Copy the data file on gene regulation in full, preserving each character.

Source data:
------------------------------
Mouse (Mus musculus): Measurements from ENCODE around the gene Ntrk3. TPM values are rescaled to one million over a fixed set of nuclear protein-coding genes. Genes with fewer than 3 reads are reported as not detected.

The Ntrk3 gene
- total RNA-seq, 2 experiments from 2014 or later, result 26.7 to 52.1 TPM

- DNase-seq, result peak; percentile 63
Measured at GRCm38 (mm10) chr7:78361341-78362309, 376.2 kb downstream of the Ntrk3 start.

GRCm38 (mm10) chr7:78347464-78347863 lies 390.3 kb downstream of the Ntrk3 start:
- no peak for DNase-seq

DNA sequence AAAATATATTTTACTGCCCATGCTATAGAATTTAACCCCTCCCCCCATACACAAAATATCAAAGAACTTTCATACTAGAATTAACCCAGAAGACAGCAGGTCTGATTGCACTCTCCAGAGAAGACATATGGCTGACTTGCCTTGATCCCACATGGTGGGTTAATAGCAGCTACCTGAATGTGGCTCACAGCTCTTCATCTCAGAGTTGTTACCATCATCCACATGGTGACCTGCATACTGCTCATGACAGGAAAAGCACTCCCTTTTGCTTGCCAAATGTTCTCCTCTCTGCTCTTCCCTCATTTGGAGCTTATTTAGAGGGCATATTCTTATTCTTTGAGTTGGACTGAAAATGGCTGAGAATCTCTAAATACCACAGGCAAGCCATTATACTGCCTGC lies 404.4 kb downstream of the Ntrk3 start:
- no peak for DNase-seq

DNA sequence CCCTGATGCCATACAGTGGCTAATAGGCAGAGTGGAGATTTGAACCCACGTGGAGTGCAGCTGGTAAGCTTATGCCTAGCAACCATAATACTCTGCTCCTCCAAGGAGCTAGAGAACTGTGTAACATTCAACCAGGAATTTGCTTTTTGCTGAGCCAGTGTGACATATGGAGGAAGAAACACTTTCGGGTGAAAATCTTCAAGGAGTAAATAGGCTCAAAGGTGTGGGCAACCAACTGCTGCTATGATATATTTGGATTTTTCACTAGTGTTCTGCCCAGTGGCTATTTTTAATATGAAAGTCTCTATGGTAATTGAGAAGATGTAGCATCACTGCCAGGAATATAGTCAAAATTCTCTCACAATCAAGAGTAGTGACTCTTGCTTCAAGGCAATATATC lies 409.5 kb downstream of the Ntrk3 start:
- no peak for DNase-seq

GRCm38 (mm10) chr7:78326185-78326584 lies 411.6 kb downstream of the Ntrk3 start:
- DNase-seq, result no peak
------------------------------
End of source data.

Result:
Mouse (Mus musculus): Measurements from ENCODE around the gene Ntrk3. TPM values are rescaled to one million over a fixed set of nuclear protein-coding genes. Genes with fewer than 3 reads are reported as not detected.

The Ntrk3 gene
- total RNA-seq, 2 experiments from 2014 or later, result 26.7 to 52.1 TPM

- DNase-seq, result peak; percentile 63
Measured at GRCm38 (mm10) chr7:78361341-78362309, 376.2 kb downstream of the Ntrk3 start.

GRCm38 (mm10) chr7:78347464-78347863 lies 390.3 kb downstream of the Ntrk3 start:
- no peak for DNase-seq

DNA sequence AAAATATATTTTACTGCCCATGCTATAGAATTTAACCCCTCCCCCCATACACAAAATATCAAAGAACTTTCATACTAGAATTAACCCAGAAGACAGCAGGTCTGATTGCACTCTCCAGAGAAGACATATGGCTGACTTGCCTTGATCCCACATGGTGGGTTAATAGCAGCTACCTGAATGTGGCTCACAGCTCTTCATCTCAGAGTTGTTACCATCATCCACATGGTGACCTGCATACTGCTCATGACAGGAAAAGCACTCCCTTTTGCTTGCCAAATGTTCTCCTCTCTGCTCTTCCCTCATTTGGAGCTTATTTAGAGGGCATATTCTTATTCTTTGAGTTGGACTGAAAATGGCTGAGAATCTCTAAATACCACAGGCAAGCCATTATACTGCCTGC lies 404.4 kb downstream of the Ntrk3 start:
- no peak for DNase-seq

DNA sequence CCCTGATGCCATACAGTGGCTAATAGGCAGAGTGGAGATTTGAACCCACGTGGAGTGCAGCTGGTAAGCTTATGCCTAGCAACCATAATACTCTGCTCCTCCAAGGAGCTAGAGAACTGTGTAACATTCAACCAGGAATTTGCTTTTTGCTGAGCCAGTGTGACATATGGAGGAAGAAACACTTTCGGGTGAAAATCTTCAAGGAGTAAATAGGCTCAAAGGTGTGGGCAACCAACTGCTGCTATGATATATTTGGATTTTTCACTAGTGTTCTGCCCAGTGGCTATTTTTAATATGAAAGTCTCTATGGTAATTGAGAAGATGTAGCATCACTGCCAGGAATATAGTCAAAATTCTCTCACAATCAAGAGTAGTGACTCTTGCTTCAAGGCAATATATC lies 409.5 kb downstream of the Ntrk3 start:
- no peak for DNase-seq

GRCm38 (mm10) chr7:78326185-78326584 lies 411.6 kb downstream of the Ntrk3 start:
- DNase-seq, result no peak